ACA CO-OP regulations announced: The key to choice and competition or too small to succeed?

July 29, 2011

Consumers and small businesses may soon be able to find affordable coverage via the new Affordable Care Act (ACA) program called the Consumer Oriented and Operated Plan (CO-OP). At least that is the hope as the U.S. Department of Health and Human Services (HHS) recently unveiled regulations for the new program.

Established by the ACA, the CO-OPs are defined as member-governed, non-profit organizations that are consumer focused and accountable to their members. In addition, profits must be utilized to reduce premiums or to improve benefits and/or the quality of care provided to members. The ACA has allocated $3.8 billion in funding for repayable loans to help qualifying insurers with start-up and capitalization costs. These interest-bearing loans “will only be made to private, non-profit entities that demonstrate a high probability of becoming financially viable,” stated a recent HHS/CMS press release.

Leading up to the passage of the ACA there were concerns that individuals and small groups lacked sufficient choice in the private insurance market. Proponents pushed for alternative sources of coverage, including the public insurance option, which they felt would provide greater choice and competition.

Instead of the highly controversial “public option” the ACA included the Consumer Operated and Oriented Plan program to develop state or regional health insurance plans that would be run by consumers and be accountable to their members instead of investors. While opponents argued that health plans run by consumers would lack the scope and leverage of the public option, policy makers included the CO-OP program to provide the competition they felt was lacking.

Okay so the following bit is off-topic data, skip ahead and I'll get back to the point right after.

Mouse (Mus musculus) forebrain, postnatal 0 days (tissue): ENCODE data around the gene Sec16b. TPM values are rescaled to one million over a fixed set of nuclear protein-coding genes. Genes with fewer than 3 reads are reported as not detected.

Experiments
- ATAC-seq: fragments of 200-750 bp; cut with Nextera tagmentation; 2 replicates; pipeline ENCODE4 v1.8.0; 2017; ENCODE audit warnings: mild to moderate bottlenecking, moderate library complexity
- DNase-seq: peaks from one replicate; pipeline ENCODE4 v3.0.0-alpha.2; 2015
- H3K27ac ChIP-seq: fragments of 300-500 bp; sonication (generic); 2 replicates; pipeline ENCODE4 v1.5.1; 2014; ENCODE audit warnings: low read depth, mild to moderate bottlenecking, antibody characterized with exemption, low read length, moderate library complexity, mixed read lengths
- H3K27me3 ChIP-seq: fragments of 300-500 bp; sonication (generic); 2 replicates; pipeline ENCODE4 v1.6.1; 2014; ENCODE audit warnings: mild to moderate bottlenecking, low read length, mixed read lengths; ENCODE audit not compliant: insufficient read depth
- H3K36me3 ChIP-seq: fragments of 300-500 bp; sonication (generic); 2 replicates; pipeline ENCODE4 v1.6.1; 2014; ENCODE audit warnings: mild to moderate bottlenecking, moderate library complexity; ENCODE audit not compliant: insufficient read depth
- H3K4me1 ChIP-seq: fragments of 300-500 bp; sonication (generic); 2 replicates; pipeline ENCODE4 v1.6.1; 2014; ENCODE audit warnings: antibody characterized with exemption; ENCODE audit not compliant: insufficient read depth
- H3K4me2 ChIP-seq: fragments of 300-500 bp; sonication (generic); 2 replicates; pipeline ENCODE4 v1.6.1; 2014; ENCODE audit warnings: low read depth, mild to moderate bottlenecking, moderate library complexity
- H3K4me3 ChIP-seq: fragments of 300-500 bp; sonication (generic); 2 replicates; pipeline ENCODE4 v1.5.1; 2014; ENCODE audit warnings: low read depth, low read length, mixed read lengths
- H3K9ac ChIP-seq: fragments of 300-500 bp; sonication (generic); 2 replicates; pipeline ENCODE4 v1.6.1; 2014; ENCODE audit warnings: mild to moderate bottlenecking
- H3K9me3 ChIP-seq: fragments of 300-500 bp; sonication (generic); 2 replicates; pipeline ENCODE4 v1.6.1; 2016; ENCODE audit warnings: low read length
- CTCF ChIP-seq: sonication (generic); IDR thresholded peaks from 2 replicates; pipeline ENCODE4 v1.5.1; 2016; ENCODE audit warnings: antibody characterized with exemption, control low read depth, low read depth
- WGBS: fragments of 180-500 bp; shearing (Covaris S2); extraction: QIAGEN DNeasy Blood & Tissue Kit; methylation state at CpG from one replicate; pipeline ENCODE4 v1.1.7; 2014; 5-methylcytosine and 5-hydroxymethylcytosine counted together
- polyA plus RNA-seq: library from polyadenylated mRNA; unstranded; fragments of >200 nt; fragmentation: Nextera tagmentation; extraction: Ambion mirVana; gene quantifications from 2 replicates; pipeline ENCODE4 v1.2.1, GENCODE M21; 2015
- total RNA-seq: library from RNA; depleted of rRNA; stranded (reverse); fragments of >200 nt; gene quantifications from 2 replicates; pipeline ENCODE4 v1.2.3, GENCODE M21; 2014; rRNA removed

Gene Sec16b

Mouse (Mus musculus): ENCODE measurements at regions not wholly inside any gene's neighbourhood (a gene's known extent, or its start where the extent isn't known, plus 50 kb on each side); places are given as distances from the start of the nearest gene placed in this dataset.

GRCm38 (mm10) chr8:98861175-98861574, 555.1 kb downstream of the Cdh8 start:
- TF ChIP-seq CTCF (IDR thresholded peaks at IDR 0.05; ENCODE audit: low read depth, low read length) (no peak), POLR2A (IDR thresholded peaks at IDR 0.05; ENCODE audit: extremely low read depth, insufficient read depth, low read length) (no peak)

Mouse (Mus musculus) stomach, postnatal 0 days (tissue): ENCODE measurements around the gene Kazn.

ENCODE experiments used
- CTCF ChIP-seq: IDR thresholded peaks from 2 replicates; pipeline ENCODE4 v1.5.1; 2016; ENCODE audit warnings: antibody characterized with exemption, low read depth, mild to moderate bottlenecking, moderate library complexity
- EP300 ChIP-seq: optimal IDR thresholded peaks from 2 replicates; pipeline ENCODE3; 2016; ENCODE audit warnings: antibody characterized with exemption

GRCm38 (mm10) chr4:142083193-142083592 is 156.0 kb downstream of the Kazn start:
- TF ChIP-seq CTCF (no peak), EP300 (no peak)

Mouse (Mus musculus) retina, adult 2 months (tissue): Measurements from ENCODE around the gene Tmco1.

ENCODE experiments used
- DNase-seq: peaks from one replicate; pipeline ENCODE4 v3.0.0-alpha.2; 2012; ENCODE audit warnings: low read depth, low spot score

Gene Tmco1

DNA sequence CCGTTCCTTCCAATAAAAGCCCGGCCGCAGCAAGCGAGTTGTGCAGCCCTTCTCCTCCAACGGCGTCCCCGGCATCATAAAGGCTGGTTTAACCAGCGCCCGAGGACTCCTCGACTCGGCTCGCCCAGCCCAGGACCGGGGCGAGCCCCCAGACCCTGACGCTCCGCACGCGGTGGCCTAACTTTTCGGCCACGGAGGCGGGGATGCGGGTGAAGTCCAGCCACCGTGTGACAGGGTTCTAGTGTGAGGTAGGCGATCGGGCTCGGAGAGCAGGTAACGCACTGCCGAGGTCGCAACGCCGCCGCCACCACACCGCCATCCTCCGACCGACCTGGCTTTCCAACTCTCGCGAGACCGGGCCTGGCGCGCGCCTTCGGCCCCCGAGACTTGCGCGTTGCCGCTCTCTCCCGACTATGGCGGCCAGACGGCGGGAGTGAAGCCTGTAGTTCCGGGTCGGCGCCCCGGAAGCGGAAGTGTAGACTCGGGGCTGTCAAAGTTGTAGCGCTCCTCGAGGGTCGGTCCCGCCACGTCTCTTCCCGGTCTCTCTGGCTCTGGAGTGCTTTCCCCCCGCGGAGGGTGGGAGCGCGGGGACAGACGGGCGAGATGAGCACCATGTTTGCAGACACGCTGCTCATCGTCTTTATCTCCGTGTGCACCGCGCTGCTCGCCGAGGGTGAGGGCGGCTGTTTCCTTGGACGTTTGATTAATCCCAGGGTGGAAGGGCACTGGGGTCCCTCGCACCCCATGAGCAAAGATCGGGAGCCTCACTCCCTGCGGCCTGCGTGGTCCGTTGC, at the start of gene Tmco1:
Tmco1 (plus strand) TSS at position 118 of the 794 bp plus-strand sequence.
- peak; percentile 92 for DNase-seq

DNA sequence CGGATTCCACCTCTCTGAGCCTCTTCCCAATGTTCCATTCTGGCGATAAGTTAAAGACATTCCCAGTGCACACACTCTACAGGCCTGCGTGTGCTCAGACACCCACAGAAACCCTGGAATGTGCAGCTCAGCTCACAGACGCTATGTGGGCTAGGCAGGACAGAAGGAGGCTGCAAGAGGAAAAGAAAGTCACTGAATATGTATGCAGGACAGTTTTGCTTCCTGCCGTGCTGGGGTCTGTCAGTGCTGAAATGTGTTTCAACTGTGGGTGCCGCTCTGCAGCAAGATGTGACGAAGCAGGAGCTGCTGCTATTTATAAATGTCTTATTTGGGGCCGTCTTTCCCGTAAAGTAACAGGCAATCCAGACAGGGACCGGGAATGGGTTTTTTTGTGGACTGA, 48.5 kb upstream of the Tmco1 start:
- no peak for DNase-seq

Opinions differ on the viability of the CO-OPs, with critics predicting that most of them will be too small to succeed and will end up defaulting on their loans. Others point out that restricting membership to individuals and small businesses will increase the risk assumed by these small companies, making it more likely they’ll fail. Proponents claim that CO-OPs are a partial antidote to the highly concentrated health insurance market in this country, where two or three for-profit insurance companies account for more than 65% of the market in most states.

To learn more visit:
Kaiser Health News

Visit Extend Health — the nation’s largest private Medicare exchange.

One Response to “ACA CO-OP regulations announced: The key to choice and competition or too small to succeed?”

  1. […] The Centers for Medicare and Medicaid Services (CMS) recently announced that seven Consumer Operated and Oriented Plans (CO-OPs) had been chosen to receive loans to create “private non-profit, consumer-governed health insurance companies.” The co-op program was created as an alternative to the government-run public option and included in the ACA to provide competition policy makers felt was lacking. […]

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